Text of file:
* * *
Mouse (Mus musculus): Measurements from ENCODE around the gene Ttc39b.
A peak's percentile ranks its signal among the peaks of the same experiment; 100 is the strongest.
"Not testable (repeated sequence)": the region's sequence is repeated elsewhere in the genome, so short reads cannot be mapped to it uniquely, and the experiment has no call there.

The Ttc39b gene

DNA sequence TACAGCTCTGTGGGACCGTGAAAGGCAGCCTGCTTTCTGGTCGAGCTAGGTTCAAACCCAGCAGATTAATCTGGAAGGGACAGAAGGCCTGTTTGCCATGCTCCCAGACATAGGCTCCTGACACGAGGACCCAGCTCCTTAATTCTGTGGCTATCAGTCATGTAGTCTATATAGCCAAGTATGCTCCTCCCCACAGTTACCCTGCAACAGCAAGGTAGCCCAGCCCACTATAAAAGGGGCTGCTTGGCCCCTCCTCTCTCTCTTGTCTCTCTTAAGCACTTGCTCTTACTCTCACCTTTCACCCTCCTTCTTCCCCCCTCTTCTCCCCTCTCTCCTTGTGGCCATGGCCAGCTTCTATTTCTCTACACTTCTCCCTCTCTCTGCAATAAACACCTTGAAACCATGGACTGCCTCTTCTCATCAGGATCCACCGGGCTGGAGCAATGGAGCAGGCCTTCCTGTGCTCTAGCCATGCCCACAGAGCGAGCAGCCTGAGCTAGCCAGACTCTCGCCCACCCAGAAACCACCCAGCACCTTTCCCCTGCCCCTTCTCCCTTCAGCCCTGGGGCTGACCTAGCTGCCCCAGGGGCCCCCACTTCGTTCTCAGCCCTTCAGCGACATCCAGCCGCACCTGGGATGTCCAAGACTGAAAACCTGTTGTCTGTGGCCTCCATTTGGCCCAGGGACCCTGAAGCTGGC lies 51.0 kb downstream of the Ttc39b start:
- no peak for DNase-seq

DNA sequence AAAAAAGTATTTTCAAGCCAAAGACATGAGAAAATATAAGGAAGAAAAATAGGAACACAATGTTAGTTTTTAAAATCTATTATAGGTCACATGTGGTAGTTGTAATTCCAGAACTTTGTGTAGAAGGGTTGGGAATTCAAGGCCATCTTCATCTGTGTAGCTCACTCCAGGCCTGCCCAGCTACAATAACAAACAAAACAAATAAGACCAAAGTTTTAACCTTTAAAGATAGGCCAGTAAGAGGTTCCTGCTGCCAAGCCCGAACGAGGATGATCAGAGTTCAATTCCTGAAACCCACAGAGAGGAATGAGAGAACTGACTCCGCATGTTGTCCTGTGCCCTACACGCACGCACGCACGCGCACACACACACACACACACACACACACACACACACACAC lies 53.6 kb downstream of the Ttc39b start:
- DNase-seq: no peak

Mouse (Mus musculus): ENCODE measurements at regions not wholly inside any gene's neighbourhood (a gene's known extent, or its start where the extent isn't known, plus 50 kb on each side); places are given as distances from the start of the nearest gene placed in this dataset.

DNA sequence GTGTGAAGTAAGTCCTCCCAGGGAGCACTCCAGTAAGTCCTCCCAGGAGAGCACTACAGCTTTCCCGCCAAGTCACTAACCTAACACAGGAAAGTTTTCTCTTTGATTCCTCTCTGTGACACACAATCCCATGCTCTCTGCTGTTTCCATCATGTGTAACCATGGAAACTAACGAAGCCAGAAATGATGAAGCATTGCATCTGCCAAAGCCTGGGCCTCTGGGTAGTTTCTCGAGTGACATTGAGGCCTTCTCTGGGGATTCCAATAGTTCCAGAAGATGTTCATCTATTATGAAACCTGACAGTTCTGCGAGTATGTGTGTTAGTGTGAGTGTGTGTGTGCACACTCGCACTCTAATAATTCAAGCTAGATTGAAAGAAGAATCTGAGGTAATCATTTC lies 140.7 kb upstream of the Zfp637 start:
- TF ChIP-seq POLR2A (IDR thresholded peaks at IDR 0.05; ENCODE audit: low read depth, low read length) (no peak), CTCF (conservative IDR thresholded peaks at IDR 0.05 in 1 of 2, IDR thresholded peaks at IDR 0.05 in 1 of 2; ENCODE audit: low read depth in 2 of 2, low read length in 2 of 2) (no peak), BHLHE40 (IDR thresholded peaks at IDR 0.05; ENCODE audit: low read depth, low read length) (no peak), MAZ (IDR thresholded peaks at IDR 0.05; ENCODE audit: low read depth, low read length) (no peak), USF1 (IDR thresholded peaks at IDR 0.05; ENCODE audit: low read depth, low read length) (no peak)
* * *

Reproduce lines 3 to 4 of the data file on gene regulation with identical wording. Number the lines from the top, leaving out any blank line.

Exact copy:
"Not testable (repeated sequence)": the region's sequence is repeated elsewhere in the genome, so short reads cannot be mapped to it uniquely, and the experiment has no call there.

The Ttc39b gene